Furrer called the vote “sickening and embarrassing” and added, “The previous board — which was nasty, for no other word — decided after 50 years it was time to change how they nominate committee members. So they decided they should all have resumes …

“It’s these people that won’t give up, the people that won’t step down, the people that want to control the parks in the city, that caused this to happen. Again I want to apologize, it should never have happened, and as you said, in other cities which are a little classier and don’t have these issues, it wouldn’t have happened.”

After the vote, Furrer believed Gier’s nomination was approved and welcomed her to the parks board. When he realized his error, he promised to bring back Gier’s nomination in June.

“Needless to say I’m sickened by my aldermen, I hope you’re proud of yourselves — this is just an absolutely fabulous city,” Furrer said. “Esther, again, I’m sorry. These people will not give up control regardless, it’s sad and it’s a disservice to you. It’s an embarrassment to the city, and I think it’s just absolutely revolting. I just cannot believe that they’ve done this to you. They are so power hungry and so greedy. To continue the cliques they’ve had for 26 years, 27 years … Pat Fribis is the next one I’m replacing (on the parks board). This is just absolutely unprecedented, and I could just scream.”

When Ernst suggested aldermen put off a closed session, Furrer got up to leave before the meeting adjourned, saying, “I don’t even want to deal with these people right now, I’m just absolutely sick. I hope these people know that these are the people you voted for, and I hope you’re proud of them if you voted for them.”

In a Facebook post that night, Ward 1 Alderman Dee Baebler wrote, “There was no peace … The mayor went off on the board, then verbally attacked former Alderman Jan Hoffmann — then went on to scream insults at Alderman Pat Fribis from his car, then sped away. It seems that the election didn’t change anything — because the problem is not the board — it’s the mayor.”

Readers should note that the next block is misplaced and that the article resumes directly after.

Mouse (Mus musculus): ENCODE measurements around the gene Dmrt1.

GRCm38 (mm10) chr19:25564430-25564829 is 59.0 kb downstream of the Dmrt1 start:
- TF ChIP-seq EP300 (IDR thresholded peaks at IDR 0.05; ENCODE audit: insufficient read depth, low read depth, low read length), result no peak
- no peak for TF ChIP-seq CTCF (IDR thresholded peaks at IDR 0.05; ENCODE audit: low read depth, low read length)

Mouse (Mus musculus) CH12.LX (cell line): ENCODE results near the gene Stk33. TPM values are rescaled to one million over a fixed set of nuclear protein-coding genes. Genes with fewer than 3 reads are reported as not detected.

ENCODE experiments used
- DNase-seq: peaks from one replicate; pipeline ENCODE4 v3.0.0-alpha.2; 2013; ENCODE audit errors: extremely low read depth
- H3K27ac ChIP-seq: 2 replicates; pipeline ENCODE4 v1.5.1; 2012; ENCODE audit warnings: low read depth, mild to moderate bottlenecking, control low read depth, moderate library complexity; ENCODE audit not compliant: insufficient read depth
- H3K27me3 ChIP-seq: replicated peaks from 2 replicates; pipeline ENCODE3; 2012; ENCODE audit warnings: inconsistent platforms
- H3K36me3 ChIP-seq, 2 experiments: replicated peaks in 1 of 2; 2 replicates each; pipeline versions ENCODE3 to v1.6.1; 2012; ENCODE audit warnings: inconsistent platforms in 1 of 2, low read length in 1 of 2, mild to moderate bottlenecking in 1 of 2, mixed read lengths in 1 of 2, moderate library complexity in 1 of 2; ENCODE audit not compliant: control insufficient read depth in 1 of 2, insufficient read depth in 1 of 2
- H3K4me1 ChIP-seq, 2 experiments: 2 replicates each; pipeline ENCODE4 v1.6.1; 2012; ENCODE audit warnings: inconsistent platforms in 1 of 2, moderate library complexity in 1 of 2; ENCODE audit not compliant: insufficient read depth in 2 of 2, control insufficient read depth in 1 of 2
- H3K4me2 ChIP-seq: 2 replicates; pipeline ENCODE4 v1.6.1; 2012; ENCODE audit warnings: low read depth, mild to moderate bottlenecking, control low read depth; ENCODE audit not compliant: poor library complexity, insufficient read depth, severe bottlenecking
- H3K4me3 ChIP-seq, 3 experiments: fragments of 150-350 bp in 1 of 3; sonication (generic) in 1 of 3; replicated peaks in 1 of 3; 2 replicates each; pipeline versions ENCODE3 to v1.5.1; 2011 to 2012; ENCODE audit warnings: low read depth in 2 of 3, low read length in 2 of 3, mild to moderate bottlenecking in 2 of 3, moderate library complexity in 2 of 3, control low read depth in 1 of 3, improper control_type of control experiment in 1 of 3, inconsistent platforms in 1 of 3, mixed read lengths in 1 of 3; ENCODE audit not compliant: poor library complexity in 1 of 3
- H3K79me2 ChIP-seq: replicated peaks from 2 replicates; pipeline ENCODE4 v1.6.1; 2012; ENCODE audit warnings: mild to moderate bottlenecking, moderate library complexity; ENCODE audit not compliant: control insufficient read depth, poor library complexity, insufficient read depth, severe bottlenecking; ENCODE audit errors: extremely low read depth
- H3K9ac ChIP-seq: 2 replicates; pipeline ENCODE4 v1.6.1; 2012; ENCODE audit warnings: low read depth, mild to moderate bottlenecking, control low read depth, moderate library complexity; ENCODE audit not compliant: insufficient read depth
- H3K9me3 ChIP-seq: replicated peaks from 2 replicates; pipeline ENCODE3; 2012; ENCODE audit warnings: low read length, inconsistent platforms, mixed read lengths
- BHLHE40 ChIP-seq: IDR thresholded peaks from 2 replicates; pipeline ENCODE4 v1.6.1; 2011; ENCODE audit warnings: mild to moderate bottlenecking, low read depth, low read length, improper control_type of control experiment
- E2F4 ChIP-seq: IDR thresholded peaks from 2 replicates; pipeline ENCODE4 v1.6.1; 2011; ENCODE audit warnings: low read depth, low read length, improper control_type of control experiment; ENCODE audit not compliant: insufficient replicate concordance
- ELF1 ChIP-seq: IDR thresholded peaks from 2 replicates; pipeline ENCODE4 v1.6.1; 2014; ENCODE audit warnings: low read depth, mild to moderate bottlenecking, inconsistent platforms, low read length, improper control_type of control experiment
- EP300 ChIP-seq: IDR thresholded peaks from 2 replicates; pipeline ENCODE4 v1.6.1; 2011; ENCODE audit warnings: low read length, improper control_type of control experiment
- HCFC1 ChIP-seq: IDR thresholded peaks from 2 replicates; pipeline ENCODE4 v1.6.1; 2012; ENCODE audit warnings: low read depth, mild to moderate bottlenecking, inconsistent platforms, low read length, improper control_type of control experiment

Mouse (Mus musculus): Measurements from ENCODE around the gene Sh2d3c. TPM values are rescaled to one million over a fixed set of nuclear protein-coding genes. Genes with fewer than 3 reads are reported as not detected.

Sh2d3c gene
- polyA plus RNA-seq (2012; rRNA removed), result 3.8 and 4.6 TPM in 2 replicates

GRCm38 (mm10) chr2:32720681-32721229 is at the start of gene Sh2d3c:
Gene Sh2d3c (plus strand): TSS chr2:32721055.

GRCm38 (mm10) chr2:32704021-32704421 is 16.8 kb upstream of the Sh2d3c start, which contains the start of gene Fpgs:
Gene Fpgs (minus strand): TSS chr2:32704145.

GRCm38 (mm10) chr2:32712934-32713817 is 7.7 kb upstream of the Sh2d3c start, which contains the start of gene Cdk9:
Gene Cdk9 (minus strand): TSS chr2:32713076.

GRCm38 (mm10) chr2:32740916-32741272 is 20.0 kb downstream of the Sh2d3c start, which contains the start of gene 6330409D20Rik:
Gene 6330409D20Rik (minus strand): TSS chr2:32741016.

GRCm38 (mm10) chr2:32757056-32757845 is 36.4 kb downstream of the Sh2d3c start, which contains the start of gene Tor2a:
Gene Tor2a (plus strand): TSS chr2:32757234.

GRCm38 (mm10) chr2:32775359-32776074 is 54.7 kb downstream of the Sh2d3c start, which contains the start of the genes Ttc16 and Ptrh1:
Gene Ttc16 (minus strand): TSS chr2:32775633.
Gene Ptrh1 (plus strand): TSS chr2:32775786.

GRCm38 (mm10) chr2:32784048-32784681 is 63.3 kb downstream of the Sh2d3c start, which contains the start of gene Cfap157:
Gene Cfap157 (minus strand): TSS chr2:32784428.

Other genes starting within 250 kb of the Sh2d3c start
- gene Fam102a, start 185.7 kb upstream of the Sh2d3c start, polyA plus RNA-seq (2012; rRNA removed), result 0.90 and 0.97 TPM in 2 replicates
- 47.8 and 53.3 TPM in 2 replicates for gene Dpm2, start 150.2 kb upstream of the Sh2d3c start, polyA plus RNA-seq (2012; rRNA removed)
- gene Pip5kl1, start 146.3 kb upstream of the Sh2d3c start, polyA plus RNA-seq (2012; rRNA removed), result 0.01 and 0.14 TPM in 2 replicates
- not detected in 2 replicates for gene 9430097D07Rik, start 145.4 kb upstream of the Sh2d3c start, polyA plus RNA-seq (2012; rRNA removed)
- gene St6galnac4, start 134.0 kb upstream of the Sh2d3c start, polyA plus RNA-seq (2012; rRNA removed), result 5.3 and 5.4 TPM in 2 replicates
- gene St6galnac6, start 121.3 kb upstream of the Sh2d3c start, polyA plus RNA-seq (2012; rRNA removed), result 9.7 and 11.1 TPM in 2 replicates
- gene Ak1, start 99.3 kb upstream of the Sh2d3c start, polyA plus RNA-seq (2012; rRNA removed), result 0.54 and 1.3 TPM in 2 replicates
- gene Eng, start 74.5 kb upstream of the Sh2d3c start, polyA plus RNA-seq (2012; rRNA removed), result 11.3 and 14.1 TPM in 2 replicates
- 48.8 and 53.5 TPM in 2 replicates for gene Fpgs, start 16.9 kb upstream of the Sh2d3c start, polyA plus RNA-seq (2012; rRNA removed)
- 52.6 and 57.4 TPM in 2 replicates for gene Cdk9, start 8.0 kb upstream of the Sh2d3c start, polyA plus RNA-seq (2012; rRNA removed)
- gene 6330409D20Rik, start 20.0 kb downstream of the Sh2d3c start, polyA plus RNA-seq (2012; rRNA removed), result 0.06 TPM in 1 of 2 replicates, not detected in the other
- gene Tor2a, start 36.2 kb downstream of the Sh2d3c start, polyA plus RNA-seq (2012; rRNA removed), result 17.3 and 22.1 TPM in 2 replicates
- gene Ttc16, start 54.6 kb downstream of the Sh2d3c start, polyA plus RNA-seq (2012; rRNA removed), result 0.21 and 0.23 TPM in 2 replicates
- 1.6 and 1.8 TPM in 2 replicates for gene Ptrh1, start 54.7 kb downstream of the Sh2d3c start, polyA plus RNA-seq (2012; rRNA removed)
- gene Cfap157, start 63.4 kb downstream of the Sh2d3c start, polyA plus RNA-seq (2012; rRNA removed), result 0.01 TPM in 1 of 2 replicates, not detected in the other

Fribis told the Call, “I would just like to say that the behavior of the mayor is extremely unprofessional and uncalled for. I thought this country and the city of Sunset was a democracy and I was to vote the way I felt would best serve the city.”

Parks and Recreation Director Gerald Brown told the Call that both women would serve well.

“I’ve known Esther for many years, as long as I’ve been in Sunset, and Esther has a lot of knowledge in horticulture, she would be a great asset to the park board,” he said. “Jan, fantastic, I’ve worked with her for 12 years. Jan frequents the park on an everyday basis, whether she’s walking, swimming, she utilizes almost every asset of parks that we have here. She’s got historical knowledge, Jan’s a huge asset to the committee, her attendance is impeccable, she volunteers for everything, she’s here for everything. Do I want to lose Jan? No. Would Esther be a great asset? Yes.”

A vacancy opens in June for the at-large seat currently held by former Ward 1 Alderman Doug McGuire, who noted that he wants to be reappointed. Furrer has not said whether he will reappoint McGuire or whether he believes McGuire is part of the “parks clique.”

Hoffmann told the Call that other aldermen have suggested that perhaps Gier could be appointed to the at-large position, “which she has rejected, stating that she does not want to be at-large, she wants my seat. If Esther has such a strong desire to be on the parks board, I would think she would be thanking the aldermen who are trying to help her with the at-large position, rather than her vindictive attitude towards me, which mirrors the mayor’s stance.”